In Focus: Tax planning  

Making the case for buy-to-let tax changes

  • Describe how recent tax changes are affecting landlords
  • Explain the wider ramifications of current property tax policy
  • Communicate how tax could be changed for the better for landlords
Making the case for buy-to-let tax changes

It is quite clear that there is a growing demand for housing, not just privately rented, but of all tenures. 

The ongoing legislation in the private rented sector with still more proposed changes to come, together with the impact of the section 24 tax changes, stamp duty on a second property, and the proposition of ‘making tax digital’ all adds to disincentivise landlords to continue to invest in housing.

Our research shows letting agents have seen peak numbers of prospective tenants registering per member branch, with demand for rental property growing by 57 per cent since 2018.

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This is a worrying picture as over the same time period, there was no growth in the size of the private rented sector.

Over 2022, rent increases were the norm in many areas of the UK. The percentage of Propertymark member agents seeing rent rises in their areas increased dramatically over the past five years as pressure continues to rise on the sector to house around 13mn people in the UK.

A big part of this lack of growth in available properties in the private rented market across the UK are the financial implications and barriers that come with purchasing a second property.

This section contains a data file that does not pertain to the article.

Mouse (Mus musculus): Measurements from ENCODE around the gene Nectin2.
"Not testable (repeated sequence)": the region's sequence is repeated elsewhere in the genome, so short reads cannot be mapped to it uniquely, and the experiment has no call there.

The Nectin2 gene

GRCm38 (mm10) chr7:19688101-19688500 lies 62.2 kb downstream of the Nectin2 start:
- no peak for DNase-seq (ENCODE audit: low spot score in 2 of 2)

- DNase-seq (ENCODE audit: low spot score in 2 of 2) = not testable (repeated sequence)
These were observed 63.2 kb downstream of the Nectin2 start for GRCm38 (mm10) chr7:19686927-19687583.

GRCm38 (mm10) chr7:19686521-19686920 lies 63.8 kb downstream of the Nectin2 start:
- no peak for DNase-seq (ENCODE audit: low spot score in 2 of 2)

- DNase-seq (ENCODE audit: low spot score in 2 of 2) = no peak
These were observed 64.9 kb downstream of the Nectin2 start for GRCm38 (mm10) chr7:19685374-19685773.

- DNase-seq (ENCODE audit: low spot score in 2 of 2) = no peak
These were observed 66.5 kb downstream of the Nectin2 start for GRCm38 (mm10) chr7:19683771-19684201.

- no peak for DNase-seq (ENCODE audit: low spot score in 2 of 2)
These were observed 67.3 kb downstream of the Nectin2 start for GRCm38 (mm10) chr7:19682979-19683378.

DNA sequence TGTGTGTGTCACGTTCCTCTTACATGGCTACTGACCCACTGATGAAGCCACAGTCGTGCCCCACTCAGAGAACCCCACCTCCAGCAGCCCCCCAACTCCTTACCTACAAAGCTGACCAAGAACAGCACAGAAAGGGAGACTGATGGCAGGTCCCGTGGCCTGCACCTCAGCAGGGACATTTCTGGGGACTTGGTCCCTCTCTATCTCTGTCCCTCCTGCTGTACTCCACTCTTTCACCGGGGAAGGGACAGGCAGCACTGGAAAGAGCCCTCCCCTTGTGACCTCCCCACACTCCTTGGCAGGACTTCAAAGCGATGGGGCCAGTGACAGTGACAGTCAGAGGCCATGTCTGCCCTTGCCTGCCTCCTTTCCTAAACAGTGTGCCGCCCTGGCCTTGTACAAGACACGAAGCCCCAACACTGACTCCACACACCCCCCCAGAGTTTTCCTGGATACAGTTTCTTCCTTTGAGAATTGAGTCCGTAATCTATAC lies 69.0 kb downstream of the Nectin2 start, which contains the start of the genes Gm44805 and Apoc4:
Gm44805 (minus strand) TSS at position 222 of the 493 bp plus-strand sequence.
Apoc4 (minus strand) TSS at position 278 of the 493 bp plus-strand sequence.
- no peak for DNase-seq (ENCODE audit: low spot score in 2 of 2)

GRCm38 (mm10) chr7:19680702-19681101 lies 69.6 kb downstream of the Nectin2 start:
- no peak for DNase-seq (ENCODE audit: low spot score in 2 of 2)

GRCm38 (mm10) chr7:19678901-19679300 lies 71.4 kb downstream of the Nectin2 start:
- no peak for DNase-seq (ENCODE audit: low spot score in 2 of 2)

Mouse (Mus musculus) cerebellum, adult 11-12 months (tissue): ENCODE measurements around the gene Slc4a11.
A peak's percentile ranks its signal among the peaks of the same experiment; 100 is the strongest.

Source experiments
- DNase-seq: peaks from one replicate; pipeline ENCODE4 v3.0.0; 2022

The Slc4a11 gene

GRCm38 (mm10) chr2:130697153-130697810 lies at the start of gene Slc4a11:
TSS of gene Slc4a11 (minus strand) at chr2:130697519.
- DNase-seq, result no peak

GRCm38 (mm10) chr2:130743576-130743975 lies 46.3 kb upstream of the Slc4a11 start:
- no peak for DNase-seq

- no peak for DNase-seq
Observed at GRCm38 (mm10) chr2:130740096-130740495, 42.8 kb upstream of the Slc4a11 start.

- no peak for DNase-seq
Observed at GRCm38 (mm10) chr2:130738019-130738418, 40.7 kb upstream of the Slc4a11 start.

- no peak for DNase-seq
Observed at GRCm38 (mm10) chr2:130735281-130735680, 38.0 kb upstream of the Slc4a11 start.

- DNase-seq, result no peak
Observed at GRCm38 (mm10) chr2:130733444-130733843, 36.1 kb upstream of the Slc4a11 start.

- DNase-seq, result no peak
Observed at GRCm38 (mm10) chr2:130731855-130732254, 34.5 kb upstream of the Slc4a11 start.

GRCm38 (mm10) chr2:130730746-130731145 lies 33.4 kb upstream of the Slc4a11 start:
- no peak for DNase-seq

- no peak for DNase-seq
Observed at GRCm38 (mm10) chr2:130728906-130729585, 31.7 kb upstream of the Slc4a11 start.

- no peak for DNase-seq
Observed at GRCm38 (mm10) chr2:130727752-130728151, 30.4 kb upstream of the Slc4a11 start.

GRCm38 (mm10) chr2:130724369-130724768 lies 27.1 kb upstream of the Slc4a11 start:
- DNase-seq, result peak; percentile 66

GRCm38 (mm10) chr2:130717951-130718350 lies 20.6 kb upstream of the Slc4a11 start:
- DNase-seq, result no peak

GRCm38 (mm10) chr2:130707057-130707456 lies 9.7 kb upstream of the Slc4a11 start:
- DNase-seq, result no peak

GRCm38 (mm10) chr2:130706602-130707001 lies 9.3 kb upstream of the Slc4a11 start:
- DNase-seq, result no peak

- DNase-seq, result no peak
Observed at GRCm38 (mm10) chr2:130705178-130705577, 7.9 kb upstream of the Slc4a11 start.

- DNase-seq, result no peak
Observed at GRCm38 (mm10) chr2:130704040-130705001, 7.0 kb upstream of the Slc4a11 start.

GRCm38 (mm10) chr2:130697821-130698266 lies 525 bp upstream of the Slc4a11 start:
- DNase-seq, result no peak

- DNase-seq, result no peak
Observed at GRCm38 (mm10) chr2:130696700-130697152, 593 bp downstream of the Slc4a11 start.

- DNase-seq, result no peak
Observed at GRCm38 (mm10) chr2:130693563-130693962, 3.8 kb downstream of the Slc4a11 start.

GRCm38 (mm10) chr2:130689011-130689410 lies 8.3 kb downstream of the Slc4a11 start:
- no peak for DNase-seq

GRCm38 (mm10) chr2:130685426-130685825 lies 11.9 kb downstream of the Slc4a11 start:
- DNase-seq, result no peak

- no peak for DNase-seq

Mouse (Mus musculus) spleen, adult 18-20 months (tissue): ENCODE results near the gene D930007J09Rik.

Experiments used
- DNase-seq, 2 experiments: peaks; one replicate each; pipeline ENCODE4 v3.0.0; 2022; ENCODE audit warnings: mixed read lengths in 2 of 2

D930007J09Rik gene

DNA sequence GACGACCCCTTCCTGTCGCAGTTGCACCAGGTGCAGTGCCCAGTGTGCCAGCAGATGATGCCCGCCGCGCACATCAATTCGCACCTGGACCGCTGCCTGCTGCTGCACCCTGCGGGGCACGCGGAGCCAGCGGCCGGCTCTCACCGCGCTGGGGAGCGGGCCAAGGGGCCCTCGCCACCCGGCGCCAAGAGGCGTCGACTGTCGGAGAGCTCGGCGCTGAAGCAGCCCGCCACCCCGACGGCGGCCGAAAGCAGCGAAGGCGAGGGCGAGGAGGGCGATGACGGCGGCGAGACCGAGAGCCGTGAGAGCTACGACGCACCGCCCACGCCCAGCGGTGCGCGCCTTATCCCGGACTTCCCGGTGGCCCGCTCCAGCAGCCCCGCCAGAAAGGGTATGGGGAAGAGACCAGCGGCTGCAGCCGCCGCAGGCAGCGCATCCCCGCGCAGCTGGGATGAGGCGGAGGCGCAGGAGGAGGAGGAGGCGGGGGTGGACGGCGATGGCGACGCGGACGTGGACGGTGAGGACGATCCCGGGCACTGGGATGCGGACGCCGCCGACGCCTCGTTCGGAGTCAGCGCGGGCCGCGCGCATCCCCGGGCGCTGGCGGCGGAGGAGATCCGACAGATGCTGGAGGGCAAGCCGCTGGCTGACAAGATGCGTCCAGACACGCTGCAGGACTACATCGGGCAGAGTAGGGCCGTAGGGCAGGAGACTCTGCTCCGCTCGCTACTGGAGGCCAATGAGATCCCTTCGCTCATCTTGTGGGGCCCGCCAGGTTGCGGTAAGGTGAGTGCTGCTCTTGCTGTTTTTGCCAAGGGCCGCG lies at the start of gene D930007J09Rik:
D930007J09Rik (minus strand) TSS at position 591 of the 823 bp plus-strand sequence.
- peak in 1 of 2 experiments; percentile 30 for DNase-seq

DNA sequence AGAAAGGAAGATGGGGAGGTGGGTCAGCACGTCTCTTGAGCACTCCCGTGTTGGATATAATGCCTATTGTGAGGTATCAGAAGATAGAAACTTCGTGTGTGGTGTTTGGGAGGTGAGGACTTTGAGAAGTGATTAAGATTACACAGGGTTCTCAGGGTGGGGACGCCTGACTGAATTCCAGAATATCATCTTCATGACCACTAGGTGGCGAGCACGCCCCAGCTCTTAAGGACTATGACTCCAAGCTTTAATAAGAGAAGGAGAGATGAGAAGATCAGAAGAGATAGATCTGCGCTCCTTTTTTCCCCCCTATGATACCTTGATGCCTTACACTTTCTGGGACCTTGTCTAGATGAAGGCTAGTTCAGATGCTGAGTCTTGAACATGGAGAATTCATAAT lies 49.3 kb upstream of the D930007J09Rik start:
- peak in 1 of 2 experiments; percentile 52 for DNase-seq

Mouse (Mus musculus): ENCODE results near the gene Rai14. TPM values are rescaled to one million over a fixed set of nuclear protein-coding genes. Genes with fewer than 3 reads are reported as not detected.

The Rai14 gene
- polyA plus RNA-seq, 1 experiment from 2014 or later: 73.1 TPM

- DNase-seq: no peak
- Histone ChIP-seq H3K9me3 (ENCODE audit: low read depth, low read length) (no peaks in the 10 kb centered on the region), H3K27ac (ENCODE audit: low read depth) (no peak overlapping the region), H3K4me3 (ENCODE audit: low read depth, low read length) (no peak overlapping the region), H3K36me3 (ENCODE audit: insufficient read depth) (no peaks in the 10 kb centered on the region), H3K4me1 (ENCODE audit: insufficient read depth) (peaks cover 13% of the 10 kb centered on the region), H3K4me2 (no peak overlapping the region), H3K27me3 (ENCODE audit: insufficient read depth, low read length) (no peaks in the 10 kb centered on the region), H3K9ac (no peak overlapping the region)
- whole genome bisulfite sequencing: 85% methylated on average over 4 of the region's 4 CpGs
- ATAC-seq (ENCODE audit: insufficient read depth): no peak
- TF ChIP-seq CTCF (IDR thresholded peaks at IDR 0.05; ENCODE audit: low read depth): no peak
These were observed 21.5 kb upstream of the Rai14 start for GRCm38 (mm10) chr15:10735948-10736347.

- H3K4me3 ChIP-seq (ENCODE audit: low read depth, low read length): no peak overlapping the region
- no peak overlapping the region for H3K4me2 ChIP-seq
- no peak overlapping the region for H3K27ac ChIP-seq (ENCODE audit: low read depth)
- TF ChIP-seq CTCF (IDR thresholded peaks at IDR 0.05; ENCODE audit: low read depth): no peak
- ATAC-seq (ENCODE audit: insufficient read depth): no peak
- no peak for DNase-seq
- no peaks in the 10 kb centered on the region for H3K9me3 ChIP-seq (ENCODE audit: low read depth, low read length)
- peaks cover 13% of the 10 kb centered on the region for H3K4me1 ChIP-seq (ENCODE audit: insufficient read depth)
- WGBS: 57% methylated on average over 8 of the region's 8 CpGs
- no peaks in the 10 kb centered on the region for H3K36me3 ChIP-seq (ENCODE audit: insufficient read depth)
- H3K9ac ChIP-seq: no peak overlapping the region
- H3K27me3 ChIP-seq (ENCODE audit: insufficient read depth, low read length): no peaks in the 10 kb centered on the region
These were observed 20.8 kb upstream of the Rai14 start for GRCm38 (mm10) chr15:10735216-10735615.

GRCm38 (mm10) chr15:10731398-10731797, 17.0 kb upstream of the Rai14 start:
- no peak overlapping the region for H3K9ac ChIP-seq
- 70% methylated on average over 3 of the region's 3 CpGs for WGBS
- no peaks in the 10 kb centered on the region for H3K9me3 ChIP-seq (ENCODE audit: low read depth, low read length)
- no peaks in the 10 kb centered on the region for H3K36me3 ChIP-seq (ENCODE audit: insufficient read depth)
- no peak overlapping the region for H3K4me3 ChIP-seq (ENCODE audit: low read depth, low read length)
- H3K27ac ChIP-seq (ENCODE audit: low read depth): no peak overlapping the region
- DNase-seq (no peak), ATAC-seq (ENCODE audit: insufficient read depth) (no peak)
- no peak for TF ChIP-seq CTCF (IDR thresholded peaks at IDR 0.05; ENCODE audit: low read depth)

What we need to remember is that the majority of landlords only own one property and are not lining their pockets with cash, more like just managing to keep afloat with rising costs like everyone else. 

A chief reason for landlords exiting the market across the UK is because of section 24 of George Osborne’s financial act introduced in 2015. This saw the phasing out of mortgage interest relief and other tax-deductible costs such as arrangement fees.

The long-term effects of these changes have significantly increased costs for landlords and prevented others from entering the market. 

In fact, the English Housing Survey shows that in 2018 there were 4.8mn homes in the private rented sector, with the most recent figure from 2021 showing just 4.3mn – a loss of 500,000 homes. 

Section 24 pushes higher tax on landlords and increases their outgoing costs, resulting in higher rents.

Many landlords have actively tried to keep rents as low as possible for as long as possible, however, for some, the increasing costs from rising interest rates have led to investors being forced to increase rents in order to break even.

Indeed, an unintended consequence is for the unsuspecting landlord who is a 20 per cent taxpayer. Combining their salary with the gross rental income can push the overall gross income into the higher rate tax bracket.

When the UK government introduced the phasing out of mortgage interest relief through section 24, the levels of interest for mortgages were low.

According to the Bank of England, the level of interest on mortgage rates was largely static and unchanged at 2.1 per cent. However, current rates have risen exponentially and can include an interest rate at 6 per cent.